The chairman of a Taiwan-based company suspected of buying recycled waste oil and mixing it with lard oil for sale to unsuspecting customers was reportedly detained Saturday on suspicion of fraud. Officials said Yeh Wen-hsiang was a flight risk, plus they said they were concerned he might destroy evidence or collude with other suspects.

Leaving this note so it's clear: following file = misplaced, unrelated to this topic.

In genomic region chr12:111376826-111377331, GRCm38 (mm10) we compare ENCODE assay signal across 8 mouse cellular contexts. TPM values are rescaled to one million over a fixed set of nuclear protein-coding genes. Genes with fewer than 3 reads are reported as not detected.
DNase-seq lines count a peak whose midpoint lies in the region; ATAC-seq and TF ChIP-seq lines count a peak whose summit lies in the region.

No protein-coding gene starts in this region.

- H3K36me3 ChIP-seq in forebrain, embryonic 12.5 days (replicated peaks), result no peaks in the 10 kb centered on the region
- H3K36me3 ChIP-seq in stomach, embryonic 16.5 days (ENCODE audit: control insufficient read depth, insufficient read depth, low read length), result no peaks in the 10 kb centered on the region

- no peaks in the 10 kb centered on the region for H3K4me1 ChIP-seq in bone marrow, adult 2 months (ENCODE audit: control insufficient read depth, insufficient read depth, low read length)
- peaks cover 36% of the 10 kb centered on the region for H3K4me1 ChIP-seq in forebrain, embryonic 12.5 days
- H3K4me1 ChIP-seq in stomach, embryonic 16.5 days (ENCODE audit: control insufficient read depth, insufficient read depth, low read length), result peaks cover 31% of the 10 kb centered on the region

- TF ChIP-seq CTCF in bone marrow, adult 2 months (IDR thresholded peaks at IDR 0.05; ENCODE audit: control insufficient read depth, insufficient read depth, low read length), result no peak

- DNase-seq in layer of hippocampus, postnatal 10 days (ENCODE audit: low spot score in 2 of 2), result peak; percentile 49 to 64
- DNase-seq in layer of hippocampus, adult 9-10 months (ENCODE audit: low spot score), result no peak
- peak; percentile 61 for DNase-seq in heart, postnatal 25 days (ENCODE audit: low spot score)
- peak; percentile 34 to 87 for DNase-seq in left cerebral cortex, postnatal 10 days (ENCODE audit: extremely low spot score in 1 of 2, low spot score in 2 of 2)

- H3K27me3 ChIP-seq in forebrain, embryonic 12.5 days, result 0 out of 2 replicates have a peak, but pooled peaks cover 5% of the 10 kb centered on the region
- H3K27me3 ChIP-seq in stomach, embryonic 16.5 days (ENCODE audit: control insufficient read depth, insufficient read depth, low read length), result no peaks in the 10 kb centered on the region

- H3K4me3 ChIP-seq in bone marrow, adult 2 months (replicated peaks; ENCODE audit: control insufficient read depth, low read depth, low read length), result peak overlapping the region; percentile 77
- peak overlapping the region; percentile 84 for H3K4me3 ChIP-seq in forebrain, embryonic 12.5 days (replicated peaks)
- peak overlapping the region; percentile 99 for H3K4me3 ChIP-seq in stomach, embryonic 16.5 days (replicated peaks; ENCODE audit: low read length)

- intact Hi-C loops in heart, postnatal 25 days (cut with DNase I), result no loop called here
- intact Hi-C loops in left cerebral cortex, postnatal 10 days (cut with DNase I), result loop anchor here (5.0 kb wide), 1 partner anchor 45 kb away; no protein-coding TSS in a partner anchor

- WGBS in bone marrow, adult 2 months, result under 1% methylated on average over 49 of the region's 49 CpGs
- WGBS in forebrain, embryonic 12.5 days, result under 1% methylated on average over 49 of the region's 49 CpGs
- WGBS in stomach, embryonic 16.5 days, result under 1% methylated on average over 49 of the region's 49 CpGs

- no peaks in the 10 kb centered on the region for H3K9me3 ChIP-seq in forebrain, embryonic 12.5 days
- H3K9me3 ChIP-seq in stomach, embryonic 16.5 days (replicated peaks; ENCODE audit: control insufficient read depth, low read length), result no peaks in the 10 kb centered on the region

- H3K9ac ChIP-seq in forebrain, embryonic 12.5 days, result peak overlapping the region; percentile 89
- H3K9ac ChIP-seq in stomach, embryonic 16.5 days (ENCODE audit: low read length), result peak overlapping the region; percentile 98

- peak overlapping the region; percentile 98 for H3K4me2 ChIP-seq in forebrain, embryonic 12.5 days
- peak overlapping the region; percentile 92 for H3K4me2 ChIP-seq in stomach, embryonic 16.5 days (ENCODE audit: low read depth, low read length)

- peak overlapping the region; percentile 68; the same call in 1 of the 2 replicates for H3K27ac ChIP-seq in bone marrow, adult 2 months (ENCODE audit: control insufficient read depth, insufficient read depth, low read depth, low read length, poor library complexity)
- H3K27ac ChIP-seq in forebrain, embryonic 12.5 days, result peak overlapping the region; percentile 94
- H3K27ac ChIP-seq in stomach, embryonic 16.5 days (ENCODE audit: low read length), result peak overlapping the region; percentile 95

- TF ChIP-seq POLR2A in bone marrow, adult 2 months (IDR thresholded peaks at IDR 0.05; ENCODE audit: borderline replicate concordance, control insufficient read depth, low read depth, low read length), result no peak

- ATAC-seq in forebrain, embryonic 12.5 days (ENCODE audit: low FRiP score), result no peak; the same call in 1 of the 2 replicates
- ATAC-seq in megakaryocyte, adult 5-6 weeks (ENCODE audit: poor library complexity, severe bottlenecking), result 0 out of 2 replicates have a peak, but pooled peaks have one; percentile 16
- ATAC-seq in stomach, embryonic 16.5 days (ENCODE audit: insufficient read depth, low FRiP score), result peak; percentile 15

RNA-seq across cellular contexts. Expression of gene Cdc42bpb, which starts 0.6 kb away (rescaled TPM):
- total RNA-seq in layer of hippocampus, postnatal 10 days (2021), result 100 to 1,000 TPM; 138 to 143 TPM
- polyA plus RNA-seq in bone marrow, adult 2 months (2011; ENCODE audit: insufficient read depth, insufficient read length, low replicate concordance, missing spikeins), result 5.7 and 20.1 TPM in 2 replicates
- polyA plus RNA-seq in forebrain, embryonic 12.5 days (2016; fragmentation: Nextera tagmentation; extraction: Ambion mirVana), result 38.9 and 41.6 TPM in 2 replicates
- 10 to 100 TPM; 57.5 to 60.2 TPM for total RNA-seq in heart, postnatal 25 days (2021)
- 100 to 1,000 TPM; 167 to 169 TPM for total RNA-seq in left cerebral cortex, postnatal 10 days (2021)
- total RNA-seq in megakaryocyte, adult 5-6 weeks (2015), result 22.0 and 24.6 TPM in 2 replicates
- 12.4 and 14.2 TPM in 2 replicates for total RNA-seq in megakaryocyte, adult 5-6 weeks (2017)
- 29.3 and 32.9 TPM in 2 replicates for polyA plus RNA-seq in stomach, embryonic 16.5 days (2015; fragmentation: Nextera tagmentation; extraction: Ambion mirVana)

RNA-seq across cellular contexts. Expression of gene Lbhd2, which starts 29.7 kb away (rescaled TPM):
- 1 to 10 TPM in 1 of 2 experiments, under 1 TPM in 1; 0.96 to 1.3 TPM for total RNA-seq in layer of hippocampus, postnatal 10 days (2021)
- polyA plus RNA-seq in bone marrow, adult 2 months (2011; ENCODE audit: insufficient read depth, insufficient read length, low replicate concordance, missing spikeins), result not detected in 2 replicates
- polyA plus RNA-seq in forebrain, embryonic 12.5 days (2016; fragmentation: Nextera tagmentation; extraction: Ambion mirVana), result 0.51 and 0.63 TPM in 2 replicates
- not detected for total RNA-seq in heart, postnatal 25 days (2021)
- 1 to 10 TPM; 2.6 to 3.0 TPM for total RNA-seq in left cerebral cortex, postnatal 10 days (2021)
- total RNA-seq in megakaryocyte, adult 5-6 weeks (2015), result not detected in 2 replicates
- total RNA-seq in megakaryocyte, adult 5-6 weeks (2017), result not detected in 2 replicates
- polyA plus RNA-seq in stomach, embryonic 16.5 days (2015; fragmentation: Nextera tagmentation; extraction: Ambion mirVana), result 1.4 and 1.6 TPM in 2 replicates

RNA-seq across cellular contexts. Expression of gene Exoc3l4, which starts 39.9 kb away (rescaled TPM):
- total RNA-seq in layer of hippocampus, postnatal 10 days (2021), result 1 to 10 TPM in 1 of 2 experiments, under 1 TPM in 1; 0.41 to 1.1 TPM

Chang Guann Co. allegedly purchased 243 tons of tainted oil from an unlicensed factory and mixed it with other oil and sold it to customers across Taiwan. The company has been fined $1.67 million for selling poor-quality lard oil not meant for human consumption. At a press conference Sept. 11, Yeh Wen-hsiang got down on his knees and apologized to the public and also drank a cup of his company’s oil in order to show that it was safe. Taiwan’s prime minister, Jiang Yi-huah, has also apologized to the public and promised that oversight of food safety would be enhanced. Taiwanese health officials were said to be testing the gutter oil for heavy metals and warned that heating it to high temperatures might produce carcinogens. Tons of popular products, including seasonal mooncakes, pineapple cakes, breads, instant noodles, steamed buns and dumplings have been recalled since the “gutter oil” scandal recently came to light. The sale of Taiwanese products was also halted in nearby Hong Kong because of the problem. However, Taiwanese health officials indicated that Globalway, a Hong Kong-based trading company, may have supplied the lard oil, which is made from pork fat but is meant to be used for animal feed or industrial applications. Island officials have since banned importation of the lard oil from Hong Kong and promised to start inspecting all cooking oil. Additional products such as snacks and cookies were being pulled from store shelves across Taiwan on Friday on the order of health authorities, and a Japanese-owned fast-food chain doing business there announced Saturday that it was suspending the sale of five different hamburger products because of the tainted oil problem.